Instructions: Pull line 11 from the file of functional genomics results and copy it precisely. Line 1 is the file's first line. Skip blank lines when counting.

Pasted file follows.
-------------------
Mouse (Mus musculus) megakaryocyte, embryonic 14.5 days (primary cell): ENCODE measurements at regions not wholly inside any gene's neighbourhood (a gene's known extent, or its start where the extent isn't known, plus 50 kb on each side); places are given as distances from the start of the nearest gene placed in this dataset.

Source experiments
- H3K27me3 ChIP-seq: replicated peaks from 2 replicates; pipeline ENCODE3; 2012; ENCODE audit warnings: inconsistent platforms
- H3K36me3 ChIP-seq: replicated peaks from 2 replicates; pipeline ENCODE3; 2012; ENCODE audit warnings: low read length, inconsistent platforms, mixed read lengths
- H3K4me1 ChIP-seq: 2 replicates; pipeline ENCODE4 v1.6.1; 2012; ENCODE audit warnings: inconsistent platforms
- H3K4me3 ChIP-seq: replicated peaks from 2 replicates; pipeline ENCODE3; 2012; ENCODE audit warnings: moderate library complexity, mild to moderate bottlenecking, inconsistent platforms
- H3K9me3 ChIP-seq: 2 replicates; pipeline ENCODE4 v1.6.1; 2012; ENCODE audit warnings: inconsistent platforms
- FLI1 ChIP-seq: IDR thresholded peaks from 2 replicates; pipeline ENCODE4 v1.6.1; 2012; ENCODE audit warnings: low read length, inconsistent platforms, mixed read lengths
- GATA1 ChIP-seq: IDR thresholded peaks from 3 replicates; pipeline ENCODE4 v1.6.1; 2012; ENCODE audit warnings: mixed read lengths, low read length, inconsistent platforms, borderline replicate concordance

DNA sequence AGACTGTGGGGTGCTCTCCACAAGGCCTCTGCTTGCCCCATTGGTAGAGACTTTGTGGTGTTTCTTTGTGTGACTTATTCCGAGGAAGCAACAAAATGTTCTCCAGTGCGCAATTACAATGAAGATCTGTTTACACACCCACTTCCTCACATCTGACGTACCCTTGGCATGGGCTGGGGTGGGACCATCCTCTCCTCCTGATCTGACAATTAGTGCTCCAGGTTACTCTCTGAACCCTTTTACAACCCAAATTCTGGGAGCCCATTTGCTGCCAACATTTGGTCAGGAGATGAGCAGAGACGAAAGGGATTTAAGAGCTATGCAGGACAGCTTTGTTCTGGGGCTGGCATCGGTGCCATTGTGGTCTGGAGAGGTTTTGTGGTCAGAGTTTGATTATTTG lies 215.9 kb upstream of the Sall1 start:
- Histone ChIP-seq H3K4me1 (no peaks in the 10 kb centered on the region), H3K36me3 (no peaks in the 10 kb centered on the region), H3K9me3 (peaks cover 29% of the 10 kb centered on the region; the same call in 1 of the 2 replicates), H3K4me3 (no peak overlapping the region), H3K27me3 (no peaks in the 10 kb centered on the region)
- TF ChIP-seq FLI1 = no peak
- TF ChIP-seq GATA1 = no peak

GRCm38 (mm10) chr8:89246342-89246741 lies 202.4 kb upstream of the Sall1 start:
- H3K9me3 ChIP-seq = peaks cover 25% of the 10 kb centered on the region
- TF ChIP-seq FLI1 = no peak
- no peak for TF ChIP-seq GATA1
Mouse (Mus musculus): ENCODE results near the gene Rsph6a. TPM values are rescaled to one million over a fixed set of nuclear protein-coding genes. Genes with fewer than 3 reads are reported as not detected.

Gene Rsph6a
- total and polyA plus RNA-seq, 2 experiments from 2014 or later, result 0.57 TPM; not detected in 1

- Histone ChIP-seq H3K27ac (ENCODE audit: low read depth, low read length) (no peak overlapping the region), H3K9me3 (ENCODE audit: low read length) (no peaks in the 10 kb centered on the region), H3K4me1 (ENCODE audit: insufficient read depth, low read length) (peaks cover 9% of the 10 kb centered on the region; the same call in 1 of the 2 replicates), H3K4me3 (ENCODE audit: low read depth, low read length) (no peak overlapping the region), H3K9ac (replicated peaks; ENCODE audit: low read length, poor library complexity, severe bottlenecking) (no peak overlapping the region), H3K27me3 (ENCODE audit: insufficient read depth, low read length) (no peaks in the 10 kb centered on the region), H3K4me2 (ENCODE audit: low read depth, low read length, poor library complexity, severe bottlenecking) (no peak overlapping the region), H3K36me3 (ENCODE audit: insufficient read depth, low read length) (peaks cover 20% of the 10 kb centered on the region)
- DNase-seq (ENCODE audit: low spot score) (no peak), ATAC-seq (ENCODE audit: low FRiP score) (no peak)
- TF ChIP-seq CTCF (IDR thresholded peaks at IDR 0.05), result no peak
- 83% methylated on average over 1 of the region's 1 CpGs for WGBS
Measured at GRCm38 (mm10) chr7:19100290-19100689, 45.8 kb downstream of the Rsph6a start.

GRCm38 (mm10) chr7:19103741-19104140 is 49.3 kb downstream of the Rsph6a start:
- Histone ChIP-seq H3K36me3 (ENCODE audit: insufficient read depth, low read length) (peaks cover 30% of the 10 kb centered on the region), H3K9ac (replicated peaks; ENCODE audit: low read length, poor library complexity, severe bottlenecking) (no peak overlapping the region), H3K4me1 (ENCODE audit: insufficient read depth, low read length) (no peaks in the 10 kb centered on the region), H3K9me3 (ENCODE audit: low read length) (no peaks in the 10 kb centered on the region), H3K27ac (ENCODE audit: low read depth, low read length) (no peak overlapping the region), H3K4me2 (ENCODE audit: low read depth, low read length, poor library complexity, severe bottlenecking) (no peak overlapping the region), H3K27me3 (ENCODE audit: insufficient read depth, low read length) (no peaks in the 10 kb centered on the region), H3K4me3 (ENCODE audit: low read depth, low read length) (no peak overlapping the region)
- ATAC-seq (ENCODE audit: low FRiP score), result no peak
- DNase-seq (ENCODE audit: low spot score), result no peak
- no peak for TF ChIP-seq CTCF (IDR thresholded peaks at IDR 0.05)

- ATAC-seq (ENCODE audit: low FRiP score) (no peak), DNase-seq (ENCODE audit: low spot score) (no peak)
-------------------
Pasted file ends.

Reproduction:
- Histone ChIP-seq H3K4me1 (no peaks in the 10 kb centered on the region), H3K36me3 (no peaks in the 10 kb centered on the region), H3K9me3 (peaks cover 29% of the 10 kb centered on the region; the same call in 1 of the 2 replicates), H3K4me3 (no peak overlapping the region), H3K27me3 (no peaks in the 10 kb centered on the region)